If nuclear power were “guns”, then I would be able to see Marise’s point. What good do they do? Agriculture dominated human nutrition LONG before guns were used for hunting. But nuclear power? It satisfies an important social need every day. Human beings are hungry enough for electricity that they will poison their air to debilitating levels with coal. China is doing it today. People in Fukushima used to be coal miners, but they were glad to rid of that dirty business. Nuclear power certainly has its good points.

    The good points are obvious to me, anyway. I bet Marise typed her letter on a computer, or wrote it by hand under a light bulb. Using TEPCO electricity. Couldn’t she have used a typewriter in the dark just to reinforce her point instead of reinforcing mine? No. Electricity is convenience. People won’t give up convenience. People can’t use typewriters anymore. If everyone agreed with Marise, we would not live in a Japan with everyone using typewriters. We would live in a Japan choked with coal smoke. And if I lived in Ohmiya, I would want to let people “somewhere else” choke on coal smoke so that I could use my computer. I would pay my bill and trust TEPCO to sort out the unpleasantness of those poor black lung victims “somewhere else.” It is just human nature.

    And THAT, not nuclear power, is the real problem.

    Exposing other people to risk and hazard while we enjoy convenience is reprehensible. People who are serious about this issue need to start by realizing that if TEPCO is culpable, so is every Tokyo rate-payer. And that includes Ms. Shikawa’s family. Anyone who is not supplying their own electricity might be talking the talk, but they aren’t walking the walk.

    I suppose that applies to nuclear weapons too. Japan benefits by a nuclear umbrella, and has been so protected for decades. Japan has not had to face the unpleasantness of truly defending itself, but it has let others “take care of that problem” for them. Does. This. Suggest a pattern to anyone?

    It does to me. Maybe what Japan needs to do is confront some extremely hard decisions that is has put off for a while. Clean, tidy, polite society has difficulty accepting the dangerous and dirty business of keeping all that together. When a tsunami pulls the curtain back, or China’s navy calls Japan’s bluff, reality is hard to accept. Japan COULD choose a different future by defending itself better while simultaneously increasing its reliance on fossil fuels, but it would not be clean, tidy, or polite. The reality is that Japan needs nuclear technology, just to be Japan.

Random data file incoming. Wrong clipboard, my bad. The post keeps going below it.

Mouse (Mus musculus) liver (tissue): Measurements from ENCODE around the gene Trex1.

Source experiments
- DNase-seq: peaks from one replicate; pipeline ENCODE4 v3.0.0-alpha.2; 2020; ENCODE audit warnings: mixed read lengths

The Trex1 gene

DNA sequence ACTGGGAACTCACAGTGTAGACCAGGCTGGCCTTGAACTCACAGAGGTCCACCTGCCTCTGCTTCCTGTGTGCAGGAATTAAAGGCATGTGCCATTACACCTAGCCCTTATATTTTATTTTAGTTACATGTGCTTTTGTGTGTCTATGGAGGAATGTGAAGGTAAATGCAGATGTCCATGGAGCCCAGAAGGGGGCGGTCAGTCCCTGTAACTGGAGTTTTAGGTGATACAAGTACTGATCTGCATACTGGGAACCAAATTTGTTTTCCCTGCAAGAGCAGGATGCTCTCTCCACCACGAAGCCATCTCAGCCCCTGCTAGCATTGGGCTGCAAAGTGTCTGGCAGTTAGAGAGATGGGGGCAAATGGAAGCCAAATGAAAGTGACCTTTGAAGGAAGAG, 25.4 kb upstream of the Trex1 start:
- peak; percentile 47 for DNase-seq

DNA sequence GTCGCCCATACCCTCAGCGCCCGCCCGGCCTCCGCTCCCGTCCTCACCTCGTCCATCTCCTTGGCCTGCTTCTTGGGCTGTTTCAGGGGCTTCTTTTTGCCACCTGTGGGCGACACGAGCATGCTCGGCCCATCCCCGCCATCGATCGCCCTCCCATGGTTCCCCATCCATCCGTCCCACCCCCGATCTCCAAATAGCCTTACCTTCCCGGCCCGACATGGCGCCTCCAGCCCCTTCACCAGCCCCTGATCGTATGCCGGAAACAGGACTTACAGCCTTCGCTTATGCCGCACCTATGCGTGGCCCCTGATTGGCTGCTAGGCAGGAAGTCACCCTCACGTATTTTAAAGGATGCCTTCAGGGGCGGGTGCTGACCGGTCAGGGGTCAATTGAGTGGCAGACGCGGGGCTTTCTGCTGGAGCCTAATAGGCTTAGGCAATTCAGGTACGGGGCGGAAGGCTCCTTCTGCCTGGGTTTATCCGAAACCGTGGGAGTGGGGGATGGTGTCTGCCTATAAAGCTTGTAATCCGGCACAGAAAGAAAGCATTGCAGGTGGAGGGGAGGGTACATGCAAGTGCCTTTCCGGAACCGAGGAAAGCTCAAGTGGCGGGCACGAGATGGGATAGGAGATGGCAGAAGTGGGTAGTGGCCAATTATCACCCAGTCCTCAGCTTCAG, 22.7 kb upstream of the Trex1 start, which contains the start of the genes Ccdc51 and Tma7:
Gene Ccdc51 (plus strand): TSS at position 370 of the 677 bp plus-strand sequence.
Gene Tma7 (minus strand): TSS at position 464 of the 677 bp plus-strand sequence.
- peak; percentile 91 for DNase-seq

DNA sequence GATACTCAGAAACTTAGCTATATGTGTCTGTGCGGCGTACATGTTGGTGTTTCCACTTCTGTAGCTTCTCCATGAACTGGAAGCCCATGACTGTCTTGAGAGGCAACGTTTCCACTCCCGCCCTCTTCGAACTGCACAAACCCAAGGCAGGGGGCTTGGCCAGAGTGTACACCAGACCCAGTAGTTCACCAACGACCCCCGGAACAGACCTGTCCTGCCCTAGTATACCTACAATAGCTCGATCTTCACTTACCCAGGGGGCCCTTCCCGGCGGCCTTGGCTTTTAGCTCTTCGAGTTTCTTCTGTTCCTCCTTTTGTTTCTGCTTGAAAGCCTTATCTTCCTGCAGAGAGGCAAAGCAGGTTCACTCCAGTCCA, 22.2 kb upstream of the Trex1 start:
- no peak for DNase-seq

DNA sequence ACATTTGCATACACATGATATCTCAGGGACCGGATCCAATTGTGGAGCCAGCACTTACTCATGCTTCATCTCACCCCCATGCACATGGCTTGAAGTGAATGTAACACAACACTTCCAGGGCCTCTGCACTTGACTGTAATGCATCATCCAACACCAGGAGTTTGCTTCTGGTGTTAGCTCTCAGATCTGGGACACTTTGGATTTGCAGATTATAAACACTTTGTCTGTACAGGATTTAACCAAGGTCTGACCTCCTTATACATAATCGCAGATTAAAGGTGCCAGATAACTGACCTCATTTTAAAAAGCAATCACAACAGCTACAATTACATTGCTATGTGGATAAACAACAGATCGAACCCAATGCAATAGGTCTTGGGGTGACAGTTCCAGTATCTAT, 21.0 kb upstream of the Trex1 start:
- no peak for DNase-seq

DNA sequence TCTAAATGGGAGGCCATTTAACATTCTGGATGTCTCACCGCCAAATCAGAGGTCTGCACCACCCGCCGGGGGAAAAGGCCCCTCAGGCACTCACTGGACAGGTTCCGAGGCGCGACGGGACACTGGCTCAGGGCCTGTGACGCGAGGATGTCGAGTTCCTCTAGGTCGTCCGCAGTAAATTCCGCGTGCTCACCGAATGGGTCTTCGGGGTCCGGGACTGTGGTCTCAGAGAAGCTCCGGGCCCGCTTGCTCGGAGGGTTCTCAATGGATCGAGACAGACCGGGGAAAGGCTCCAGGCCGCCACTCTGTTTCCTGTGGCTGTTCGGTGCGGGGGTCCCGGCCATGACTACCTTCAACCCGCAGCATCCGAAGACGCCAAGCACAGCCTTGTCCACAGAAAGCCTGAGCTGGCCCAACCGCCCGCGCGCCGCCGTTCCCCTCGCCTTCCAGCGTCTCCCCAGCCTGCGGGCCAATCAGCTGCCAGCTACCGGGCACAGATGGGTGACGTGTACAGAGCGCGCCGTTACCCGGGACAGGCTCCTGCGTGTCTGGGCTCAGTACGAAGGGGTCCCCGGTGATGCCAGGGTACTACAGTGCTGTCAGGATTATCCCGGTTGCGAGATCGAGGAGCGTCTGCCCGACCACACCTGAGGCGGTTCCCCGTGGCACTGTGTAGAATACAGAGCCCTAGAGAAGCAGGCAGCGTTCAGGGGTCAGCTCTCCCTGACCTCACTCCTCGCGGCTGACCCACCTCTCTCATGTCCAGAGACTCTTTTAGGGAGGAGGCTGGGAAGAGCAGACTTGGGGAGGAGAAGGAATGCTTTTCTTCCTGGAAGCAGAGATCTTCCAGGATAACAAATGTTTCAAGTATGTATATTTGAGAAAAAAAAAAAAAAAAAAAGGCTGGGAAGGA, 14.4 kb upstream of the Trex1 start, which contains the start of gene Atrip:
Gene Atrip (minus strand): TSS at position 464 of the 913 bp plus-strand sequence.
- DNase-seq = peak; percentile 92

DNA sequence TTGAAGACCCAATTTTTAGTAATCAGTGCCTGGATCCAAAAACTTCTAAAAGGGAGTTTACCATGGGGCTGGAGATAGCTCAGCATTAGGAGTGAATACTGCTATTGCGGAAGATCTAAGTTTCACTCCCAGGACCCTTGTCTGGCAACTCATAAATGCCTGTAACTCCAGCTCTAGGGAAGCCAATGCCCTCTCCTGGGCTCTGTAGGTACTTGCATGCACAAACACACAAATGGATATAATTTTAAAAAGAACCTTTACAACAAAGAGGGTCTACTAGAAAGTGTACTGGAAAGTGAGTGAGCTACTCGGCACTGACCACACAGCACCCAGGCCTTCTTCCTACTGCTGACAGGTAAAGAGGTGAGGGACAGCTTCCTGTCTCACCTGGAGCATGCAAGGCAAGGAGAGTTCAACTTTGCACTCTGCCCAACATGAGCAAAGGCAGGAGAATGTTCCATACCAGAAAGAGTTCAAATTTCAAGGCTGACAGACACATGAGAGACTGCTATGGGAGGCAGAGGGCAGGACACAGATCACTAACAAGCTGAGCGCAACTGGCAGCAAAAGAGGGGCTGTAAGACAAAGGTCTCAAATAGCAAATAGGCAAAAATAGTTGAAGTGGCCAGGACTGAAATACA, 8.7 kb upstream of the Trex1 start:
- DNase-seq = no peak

• Allen Snowdon

    I’m trying to imagine what this planet will be like when those fuel rods bump and start an uncontrollable above-ground fission. Japan can hopefully purchase a chunk of northern Australia for a new homeland.

  • artob2

    primarily correct. the justifications that we rely on electricity and therefore on nuclear power is past-minded and unable to grasp the possibility that we may have devised other technologies for producing electricity which were not as environmentally destructive as fossil fuel reliant practices. The link with weapons is also correct as mentioned below, but again, there are alternatives. The world does not have to be as mean and nasty as it currently is, if we choose to think differently. In fact, we may soon no longer have a choice. Nuclear power is too potentially destructive to use in Japan. The implications are too dire, as shown by the unfolding disaster. Particularly serious is the idea that Japanese products will be too contaminated to export. Again, the risk is just too great. And they call the Abe government conservative. I would call them radical. and reckless. And that is of course, not limited to Japan.

  • gokyo

    What an amazing coincidence that the Japanese economy has improved even though Japan has been without nuclear power for the last two years.